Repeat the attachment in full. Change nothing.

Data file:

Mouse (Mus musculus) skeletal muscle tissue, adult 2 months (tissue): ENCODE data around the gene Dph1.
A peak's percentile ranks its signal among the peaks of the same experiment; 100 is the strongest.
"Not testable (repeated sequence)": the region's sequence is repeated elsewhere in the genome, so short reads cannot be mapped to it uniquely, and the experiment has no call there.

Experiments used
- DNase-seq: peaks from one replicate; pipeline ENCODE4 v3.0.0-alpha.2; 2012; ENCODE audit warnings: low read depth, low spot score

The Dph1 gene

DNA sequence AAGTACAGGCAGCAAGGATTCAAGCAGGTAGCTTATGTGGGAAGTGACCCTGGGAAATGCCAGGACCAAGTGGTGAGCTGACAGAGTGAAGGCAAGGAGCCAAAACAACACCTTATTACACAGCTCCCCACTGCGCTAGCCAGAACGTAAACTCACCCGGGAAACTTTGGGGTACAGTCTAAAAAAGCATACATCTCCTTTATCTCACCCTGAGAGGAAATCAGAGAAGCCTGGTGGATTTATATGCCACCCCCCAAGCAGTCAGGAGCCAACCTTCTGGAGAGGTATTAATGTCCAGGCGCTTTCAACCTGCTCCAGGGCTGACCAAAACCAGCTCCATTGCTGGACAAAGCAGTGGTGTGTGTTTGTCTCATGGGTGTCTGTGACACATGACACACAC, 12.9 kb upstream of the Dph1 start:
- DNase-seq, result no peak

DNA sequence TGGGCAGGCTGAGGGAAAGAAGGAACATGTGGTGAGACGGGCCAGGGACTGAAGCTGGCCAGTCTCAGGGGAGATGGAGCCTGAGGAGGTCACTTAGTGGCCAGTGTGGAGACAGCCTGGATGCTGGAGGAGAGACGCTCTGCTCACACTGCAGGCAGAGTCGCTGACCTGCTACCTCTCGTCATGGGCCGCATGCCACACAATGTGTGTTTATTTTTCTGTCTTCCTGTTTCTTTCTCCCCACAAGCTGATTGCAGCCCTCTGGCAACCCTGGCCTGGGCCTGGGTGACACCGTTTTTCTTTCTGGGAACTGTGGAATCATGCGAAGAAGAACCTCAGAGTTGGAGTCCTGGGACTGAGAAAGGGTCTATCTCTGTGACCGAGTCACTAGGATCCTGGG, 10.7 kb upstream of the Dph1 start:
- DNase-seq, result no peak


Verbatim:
Mouse (Mus musculus) skeletal muscle tissue, adult 2 months (tissue): ENCODE data around the gene Dph1.
A peak's percentile ranks its signal among the peaks of the same experiment; 100 is the strongest.
"Not testable (repeated sequence)": the region's sequence is repeated elsewhere in the genome, so short reads cannot be mapped to it uniquely, and the experiment has no call there.

Experiments used
- DNase-seq: peaks from one replicate; pipeline ENCODE4 v3.0.0-alpha.2; 2012; ENCODE audit warnings: low read depth, low spot score

The Dph1 gene

DNA sequence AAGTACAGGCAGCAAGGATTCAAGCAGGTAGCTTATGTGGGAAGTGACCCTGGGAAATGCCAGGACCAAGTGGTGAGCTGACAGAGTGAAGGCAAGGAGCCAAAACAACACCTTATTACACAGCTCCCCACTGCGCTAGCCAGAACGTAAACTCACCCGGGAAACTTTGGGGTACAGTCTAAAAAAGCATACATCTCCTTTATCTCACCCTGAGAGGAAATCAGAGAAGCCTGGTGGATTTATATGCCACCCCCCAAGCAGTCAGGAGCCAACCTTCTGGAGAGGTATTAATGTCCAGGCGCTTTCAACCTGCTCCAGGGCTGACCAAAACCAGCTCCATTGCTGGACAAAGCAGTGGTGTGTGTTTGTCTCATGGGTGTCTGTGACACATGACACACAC, 12.9 kb upstream of the Dph1 start:
- DNase-seq, result no peak

DNA sequence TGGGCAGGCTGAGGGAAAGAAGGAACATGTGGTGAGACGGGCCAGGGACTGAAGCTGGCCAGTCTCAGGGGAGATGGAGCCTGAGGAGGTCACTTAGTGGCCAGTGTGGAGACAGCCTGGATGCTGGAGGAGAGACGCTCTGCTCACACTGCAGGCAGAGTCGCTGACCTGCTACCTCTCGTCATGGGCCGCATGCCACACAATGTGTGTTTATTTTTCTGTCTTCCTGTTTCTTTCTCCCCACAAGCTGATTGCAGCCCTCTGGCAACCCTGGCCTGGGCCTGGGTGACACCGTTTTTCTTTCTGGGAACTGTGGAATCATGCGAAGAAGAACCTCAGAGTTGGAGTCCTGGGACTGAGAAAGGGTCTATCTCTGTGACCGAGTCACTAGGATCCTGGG, 10.7 kb upstream of the Dph1 start:
- DNase-seq, result no peak